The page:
Tuesday, April 24, 2007

Day 17: Home at last

Uh, it's done. Back at home. The end of the trip went relatively smoothly. The only aggravations were the fact that the flight to Tallinn was 40 minutes late (hm, why did Estonian Air made as much loss last year as they had made profit a year earlier?) and that for some reason none of the lounges at Gatwick granted admittance based on my Eurobonus gold and economy ticket to Tallinn with EA. I have always been there and it has been one of the main reasons to get my gold card at all and till now I have not had any trouble on any airport with a Star Alliance flight to board. Strange, shall investigate.

Ah, home sweet home. Boarded my flight home and the first sign was there. During all my flights with all those various airplanes and all those different people for the first time my personal space was invaded mercilessly. That was not done by a 200 kg British bachelor with a couple of pints under the tie (which I would have at least understood) but by a normal-sized Estonian girl in late teens. She quite obviously _needed_ to open that newspaper as wide as possible and obviously needed to have her elbows reaching exactly as far as she found comfortable. Not in a condition to pick a fight I drew to a corner and tried to sleep.

Second thing about home were the newspapers. The main articles of "Eesti Päevaleht" were about a bear cub growing up in a refuge, an essay about history of parliament in Estonia (inspired by a three-week old incident where a member of coalition was given a beating for targeting a question towards the member of government) and endless ravings about Pronkssõdur (a bronze statue of a Red Army soldier that represents the glorious victory of Soviet Union over fascism that has been turned into a pilgrimage site and a source of international turmoil by reckless actions of the government). Oh, there were also a couple of paragraphs on elections in Nigeria and France, but that was about it. How come there are thick interesting newspapers produced every single day all over the world but the ones in Estonia are full of week-old crap plus selected international news.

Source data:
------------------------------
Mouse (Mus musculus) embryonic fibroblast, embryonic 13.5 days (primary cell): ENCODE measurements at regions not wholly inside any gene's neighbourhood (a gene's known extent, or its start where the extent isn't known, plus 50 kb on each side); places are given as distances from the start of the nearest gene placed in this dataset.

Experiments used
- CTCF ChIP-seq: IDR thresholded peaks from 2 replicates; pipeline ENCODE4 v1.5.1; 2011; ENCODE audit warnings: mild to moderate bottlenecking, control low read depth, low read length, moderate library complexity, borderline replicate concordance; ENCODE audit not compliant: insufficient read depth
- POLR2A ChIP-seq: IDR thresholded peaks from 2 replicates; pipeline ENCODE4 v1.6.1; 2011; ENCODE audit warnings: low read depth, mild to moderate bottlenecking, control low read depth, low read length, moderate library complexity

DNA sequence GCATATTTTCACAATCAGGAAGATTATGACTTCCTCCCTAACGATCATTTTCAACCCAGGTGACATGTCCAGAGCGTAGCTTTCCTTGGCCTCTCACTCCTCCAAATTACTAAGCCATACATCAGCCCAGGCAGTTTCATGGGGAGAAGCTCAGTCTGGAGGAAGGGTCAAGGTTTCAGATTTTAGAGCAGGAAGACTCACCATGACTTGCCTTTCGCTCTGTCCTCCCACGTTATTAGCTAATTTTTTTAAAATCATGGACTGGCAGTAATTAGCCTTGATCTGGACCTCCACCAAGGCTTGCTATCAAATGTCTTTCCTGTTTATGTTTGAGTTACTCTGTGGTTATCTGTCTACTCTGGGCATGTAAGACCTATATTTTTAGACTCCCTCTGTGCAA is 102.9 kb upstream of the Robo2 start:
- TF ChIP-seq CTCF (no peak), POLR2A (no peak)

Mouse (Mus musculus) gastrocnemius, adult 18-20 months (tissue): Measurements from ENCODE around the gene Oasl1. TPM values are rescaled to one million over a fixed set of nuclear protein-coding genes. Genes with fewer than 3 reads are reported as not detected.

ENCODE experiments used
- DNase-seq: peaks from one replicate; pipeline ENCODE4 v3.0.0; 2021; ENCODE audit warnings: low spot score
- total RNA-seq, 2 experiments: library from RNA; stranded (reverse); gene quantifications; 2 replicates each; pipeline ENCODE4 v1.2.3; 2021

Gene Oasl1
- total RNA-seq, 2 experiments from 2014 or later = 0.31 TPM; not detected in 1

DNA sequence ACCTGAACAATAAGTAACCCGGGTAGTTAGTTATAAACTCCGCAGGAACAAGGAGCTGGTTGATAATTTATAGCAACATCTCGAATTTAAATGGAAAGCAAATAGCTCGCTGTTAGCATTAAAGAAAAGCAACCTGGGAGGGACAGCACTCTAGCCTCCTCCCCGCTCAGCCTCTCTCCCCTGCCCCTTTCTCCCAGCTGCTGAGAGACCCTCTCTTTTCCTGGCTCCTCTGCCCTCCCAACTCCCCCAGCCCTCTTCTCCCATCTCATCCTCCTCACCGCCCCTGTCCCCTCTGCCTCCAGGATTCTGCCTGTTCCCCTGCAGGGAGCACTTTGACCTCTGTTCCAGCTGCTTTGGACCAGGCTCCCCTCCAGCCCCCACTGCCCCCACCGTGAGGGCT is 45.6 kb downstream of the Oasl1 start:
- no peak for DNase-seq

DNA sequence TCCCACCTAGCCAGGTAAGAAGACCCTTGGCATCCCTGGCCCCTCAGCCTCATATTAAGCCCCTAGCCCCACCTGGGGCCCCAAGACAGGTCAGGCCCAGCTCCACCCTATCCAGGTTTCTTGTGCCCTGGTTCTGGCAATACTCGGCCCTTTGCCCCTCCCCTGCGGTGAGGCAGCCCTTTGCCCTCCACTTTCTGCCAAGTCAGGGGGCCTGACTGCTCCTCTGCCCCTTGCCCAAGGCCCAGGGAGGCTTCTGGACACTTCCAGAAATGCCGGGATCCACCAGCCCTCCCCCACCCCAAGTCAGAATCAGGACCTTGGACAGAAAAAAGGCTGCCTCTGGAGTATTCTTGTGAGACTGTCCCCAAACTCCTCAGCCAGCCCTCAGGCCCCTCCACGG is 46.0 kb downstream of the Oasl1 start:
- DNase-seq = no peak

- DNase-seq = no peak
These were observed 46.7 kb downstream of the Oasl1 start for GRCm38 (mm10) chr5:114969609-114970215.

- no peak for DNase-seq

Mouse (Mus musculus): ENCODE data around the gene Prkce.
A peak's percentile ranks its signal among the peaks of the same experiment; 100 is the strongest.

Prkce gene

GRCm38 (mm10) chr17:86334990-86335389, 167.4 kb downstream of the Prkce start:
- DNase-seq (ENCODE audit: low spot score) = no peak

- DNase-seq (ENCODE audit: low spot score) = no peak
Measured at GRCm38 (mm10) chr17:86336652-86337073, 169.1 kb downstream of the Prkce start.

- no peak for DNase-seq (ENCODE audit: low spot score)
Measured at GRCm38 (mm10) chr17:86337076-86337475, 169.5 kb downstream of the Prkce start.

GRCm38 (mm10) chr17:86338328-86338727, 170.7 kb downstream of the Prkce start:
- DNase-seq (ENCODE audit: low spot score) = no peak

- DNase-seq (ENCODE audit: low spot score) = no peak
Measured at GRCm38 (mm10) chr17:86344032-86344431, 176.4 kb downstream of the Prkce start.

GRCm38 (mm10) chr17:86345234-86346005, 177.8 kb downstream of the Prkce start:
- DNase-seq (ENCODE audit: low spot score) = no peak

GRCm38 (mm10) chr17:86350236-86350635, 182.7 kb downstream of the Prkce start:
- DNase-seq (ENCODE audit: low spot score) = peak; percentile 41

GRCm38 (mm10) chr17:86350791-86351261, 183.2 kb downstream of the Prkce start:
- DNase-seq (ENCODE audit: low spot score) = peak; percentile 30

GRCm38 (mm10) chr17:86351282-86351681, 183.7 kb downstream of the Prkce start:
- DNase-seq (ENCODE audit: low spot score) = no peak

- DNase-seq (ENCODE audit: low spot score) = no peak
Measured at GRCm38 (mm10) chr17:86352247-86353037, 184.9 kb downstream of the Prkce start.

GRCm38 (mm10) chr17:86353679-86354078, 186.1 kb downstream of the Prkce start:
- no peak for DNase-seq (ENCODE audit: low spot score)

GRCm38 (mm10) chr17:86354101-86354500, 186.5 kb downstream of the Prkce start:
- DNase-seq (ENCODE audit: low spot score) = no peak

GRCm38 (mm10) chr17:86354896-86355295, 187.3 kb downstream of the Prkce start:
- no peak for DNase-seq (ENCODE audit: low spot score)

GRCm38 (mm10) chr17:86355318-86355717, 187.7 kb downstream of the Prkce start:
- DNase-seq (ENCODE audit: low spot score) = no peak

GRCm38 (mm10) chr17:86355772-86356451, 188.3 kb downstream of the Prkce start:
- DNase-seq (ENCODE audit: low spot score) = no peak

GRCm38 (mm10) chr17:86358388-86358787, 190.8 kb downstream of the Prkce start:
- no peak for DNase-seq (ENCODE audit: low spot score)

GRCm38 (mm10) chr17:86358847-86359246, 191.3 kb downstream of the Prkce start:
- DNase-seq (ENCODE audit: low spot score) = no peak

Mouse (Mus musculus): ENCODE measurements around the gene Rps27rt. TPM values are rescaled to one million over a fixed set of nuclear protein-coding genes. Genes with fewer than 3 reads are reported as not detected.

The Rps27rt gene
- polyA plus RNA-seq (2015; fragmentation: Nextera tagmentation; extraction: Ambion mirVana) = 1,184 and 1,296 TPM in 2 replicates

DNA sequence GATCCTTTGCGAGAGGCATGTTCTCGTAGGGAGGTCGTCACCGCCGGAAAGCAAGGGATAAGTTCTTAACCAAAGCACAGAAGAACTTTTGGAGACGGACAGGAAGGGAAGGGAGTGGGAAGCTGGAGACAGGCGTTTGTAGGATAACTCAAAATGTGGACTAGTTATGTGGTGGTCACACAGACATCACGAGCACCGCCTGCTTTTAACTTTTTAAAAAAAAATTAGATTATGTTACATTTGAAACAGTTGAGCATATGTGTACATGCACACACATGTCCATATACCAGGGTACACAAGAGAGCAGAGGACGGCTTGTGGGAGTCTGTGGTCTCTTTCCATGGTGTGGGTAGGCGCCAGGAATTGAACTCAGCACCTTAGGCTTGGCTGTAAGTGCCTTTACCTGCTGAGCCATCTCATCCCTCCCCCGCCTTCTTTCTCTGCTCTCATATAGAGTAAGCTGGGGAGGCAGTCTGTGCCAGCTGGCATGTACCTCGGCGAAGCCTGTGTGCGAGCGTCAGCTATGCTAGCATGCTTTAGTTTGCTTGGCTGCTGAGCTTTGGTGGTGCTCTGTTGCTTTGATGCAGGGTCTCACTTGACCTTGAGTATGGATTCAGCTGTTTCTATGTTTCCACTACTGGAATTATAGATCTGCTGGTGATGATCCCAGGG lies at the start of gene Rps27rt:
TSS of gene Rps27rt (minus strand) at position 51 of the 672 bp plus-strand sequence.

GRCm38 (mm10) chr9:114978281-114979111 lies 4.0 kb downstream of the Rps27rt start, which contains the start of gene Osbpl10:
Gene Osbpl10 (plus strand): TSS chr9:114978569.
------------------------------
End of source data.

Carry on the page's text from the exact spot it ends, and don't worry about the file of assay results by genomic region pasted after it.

After arriving in Tallinn, I was greeted by a huge passport check queue. You see, only one officer was there to do the work. And so, my arrival to Estonia took longer than my admittance to the US of A. Brilliant, welcome to Elbonia!

Day 17: Going home

The day started off with a packing frenzy. Had to open my bag three times to accommodate forgotten items and the it now looks like a particularly round pig. Checked out from the hotel (albeit having a nasty habit of sometimes hiding my pillows and complaints when they were not able to do room service 0830 AM it was OK. Not good, but OK) and headed towards the Marine Headlands.

Was driving happily along US-101 when the Hertz Neverlost (tm) thing went "proceed to the route" and positioned the car on its on-screen map somewhere near the eastern border of the State of California. Frustratingly enough it kept doing that for the rest of the day. Sometimes coming to its senses immediately, sometimes requiring somewhat longer to recover. Very strange.

Marine Headlands is such a beautiful place. Spent what was left of the day on a beach (should look up its name) that was a such a peaceful place. Strangely, the fact that it was pretty crowded did not change that impression. The ocean, cliffs on both sides of the beach and rolling hills in the background. Beautiful. There were surfers in the water but for some reason (being lame?) they didn't do much actual surfing, I only saw two guys manageing to stand up for a couple of seconds.

The place was also a paradise for dogs and those were present in all shapes and sizes. From a tiny chiuaua in lila outfit two a rather large rotweiler. Made acquaintance with most of them, took as many pictures as I could (yes, Margus, your new lens is perfect for dog-shooting) and exchanged smiles and a couple of words with the owners.